If Labour has a mountain to climb to win the next election, then the local elections last week have brought it to base camp. In truth, they were a mixed bag for Labour. The party had historic successes in Wandsworth, Westminster and Barnet. Worthing signals new ground, and gains in Southampton and Cumberland show some return of support. Labour is doing better in areas where there are high concentrations of university-educated professionals but still struggling to connect elsewhere. The results confirm that the 2019 political realignment is here to stay, and Labour must now develop a politics to contest for power in a radically different world.
This is a moment of decision for the leadership of the party. It has multiple policies that few can name. It lacks a narrative to organise them into a coherent and memorable story about the country. There is a poverty of new thinking and the party is still struggling to extricate itself from the past. There is a choice facing the leadership. It can develop a political narrative to define what Labour stands for and a strategy to lead the country into the new era – or it can be left behind.
Globalisation is giving way to a new geopolitical age. The upheaval of globalisation has created ‘torn countries’ in which political and cultural elites have become estranged from their national popular cultures. Decades of market-driven reforms have weakened the administrative capacity of the British state. Government policy has enabled monopoly corporate control to the detriment of the national interest. Strategic national assets have been sold off. The bi-partisan consensus on globalisation and a liberal market economy simply disregarded national safety and the UK’s geopolitical and security interests.
The country needs a new radical consensus around national reconstruction to confront the UK’s long, slow slide into a chronic state of disrepair and dysfunction. There is a need for a more robust role for the state in the economy to concentrate on internal development and to rebuild the relationship between government and citizen. The Conservatives have responded with their ‘levelling up’ white paper: a 30- to 40-year proposal to reverse the long-term historical problem of UK geographical disparities in wealth, income and opportunity.
The first chapter outlines a brief history of regional disparities and identifies the essential role of place in national economic and cultural development. Chapter two provides an ambitious but feasible approach to the transformation of the governance of the UK. Based on systems theory, it combines a mission-led approach to policy formation with changing government decision-making and the radical devolution of power based on ‘earned autonomy’. Chapter three sets out the policy programme, which will be driven by the private sector, civil society and government working in partnership.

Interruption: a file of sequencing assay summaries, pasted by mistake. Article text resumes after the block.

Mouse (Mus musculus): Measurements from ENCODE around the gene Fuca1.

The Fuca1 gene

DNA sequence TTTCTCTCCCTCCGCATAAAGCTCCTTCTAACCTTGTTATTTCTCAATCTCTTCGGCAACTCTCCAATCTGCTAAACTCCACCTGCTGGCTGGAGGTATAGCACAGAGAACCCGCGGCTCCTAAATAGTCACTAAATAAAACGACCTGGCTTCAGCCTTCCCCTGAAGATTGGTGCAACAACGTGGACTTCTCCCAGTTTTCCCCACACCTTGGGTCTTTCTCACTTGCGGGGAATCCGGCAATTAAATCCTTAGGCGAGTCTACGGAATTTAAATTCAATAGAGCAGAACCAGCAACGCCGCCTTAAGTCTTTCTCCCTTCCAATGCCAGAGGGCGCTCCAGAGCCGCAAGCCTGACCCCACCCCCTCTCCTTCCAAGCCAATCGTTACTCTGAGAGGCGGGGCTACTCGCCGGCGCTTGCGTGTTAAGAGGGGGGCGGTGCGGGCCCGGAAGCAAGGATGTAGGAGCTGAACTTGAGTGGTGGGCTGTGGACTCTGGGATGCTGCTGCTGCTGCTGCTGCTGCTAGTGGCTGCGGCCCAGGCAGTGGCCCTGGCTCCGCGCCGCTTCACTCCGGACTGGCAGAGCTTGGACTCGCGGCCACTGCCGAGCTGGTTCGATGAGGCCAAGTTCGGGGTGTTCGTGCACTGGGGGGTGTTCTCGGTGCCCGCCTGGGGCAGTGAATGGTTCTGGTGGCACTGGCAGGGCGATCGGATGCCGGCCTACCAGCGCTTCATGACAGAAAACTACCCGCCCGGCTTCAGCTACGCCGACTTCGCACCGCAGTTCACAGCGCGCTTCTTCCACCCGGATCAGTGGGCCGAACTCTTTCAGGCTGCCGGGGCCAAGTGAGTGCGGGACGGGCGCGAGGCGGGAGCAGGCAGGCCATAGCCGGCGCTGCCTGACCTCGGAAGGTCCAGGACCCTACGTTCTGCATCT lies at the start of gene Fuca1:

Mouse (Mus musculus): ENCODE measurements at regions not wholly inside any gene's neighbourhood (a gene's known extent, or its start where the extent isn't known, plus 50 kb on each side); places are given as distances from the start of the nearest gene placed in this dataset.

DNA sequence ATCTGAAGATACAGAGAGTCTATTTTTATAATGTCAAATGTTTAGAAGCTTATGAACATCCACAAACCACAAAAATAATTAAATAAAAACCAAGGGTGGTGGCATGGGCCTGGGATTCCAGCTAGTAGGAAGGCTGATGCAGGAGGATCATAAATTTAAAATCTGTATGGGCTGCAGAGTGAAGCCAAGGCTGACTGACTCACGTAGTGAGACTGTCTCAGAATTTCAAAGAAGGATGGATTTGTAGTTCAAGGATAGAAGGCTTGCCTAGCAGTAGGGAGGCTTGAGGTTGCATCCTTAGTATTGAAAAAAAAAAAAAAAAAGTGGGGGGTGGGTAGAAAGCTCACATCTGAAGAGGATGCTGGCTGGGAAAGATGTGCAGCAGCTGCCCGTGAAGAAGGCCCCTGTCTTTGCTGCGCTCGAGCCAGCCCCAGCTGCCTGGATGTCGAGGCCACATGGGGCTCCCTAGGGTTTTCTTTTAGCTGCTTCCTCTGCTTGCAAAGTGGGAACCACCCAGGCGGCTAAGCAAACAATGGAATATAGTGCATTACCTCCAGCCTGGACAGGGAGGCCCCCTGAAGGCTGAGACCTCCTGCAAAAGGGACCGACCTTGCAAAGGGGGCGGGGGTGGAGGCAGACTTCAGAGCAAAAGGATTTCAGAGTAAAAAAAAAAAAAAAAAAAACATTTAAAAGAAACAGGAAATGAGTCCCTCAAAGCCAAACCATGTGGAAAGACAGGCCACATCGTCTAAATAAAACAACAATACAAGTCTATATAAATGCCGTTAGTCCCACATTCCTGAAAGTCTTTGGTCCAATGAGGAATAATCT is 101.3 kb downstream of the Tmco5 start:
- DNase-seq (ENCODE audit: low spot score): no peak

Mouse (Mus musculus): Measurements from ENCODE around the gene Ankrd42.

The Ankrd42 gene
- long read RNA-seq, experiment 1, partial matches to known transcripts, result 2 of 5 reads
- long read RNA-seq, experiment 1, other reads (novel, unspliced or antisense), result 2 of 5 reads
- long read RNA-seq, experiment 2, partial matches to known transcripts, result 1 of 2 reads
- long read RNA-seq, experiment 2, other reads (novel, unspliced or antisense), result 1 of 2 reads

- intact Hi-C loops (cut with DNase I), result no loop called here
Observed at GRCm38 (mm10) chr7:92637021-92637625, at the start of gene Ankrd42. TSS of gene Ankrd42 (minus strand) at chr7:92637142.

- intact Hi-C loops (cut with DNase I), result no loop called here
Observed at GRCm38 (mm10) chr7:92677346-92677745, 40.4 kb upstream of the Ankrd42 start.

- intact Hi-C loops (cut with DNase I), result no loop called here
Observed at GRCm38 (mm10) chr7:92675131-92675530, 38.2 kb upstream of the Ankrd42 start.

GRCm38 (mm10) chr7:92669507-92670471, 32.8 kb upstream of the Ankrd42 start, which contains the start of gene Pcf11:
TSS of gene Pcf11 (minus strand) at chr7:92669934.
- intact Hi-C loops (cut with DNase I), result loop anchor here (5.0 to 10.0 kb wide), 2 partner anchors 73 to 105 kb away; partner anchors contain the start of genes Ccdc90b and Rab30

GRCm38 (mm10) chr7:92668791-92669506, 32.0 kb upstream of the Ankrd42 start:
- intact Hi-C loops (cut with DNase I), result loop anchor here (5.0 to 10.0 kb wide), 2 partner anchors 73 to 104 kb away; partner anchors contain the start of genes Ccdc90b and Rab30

There is plenty to criticise. The white paper avoids the distribution of power, and it is ambiguous about the need for a new model of economic growth. New funding is absent. Nothing is said about the centrality of land and nature, nor the need for local tax-raising powers. However it represents an important break with the political orthodoxies of liberal market Conservatism and sets a new bar for Labour.
The Conservatives will struggle to achieve their goals. Failure will threaten their electoral coalition, already gravely damaged by government corruption, ineptitude and drift. Those within and around government who are trying to move beyond Thatcherism and define a new settlement to replace neoliberalism appear marginalised. This might seem a reason for Labour to cheer, but what is Labour’s alternative? Without one, the country will be the loser.
The failure of both parties to shift the political terrain onto national reconstruction and away from free market globalisation will return the country to political inertia with none of its structural problems addressed.
Labour remains by default a party still wedded to a political economy of globalisation and liberal markets that is worn out and redundant. It is a City-centric model of national economic development that ultimately relies on wealth trickling down. This outdated industrial policy perpetuates the cultural, political and economic dynamics that broke apart Labour’s electoral coalition, lost it successive elections and led to the 2019 realignment of national politics.
Labour has to forge a new model of political economy for these new times. And it has to refound the union of the United Kingdom. While the party has a Scottish Labour and a Welsh Labour and speaks confidently about the Scottish nation and the Welsh nation, it has no English Labour, and it cannot bring itself to speak about England. Until this changes, Labour cannot win a general election.
Labour must now contest the government’s levelling up by matching its ambition with its own plan for national reconstruction. This is a historic opportunity that will not come again. Labour Together has sketched out a plan in Labour’s Covenant. It has outlined the kinds of policy strategies that will rebuild the country over the next decades. This is the politics of nationhood – of bringing citizens into a national democratic community of rights and obligations with a shared economic fate and of standing up to the monopoly power of capital and rent-seeking that destroys the common good.
The old liberal market settlement of free markets and globalisation is over. Politics is changing and there is a need for new thinking and new forms of political leadership. Whichever political party gets it right will shape the future of the country in the new geopolitical age. Security, good jobs to raise a family on in every community, local places that are flourishing, opportunities to get on. This is the great political prize. In the coming general election, a plan will beat no plan.